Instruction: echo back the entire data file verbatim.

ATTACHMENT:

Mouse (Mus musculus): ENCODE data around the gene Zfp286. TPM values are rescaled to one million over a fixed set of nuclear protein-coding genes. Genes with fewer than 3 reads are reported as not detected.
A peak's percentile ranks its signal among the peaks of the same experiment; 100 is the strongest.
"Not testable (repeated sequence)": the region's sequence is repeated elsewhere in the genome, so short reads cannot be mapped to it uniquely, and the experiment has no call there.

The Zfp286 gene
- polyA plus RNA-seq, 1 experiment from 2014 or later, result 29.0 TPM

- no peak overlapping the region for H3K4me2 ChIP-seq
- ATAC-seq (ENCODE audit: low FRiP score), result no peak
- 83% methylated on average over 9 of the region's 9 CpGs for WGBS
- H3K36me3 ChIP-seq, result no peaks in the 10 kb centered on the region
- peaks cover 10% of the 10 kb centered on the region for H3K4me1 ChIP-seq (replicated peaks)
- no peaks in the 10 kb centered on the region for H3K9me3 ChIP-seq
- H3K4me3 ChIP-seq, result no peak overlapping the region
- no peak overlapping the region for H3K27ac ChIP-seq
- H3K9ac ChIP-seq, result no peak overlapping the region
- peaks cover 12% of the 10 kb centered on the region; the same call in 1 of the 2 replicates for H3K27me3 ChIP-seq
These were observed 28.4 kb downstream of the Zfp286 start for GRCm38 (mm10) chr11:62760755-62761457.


Mouse (Mus musculus): ENCODE data around the gene Zfp286. TPM values are rescaled to one million over a fixed set of nuclear protein-coding genes. Genes with fewer than 3 reads are reported as not detected.
A peak's percentile ranks its signal among the peaks of the same experiment; 100 is the strongest.
"Not testable (repeated sequence)": the region's sequence is repeated elsewhere in the genome, so short reads cannot be mapped to it uniquely, and the experiment has no call there.

The Zfp286 gene
- polyA plus RNA-seq, 1 experiment from 2014 or later, result 29.0 TPM

- no peak overlapping the region for H3K4me2 ChIP-seq
- ATAC-seq (ENCODE audit: low FRiP score), result no peak
- 83% methylated on average over 9 of the region's 9 CpGs for WGBS
- H3K36me3 ChIP-seq, result no peaks in the 10 kb centered on the region
- peaks cover 10% of the 10 kb centered on the region for H3K4me1 ChIP-seq (replicated peaks)
- no peaks in the 10 kb centered on the region for H3K9me3 ChIP-seq
- H3K4me3 ChIP-seq, result no peak overlapping the region
- no peak overlapping the region for H3K27ac ChIP-seq
- H3K9ac ChIP-seq, result no peak overlapping the region
- peaks cover 12% of the 10 kb centered on the region; the same call in 1 of the 2 replicates for H3K27me3 ChIP-seq
These were observed 28.4 kb downstream of the Zfp286 start for GRCm38 (mm10) chr11:62760755-62761457.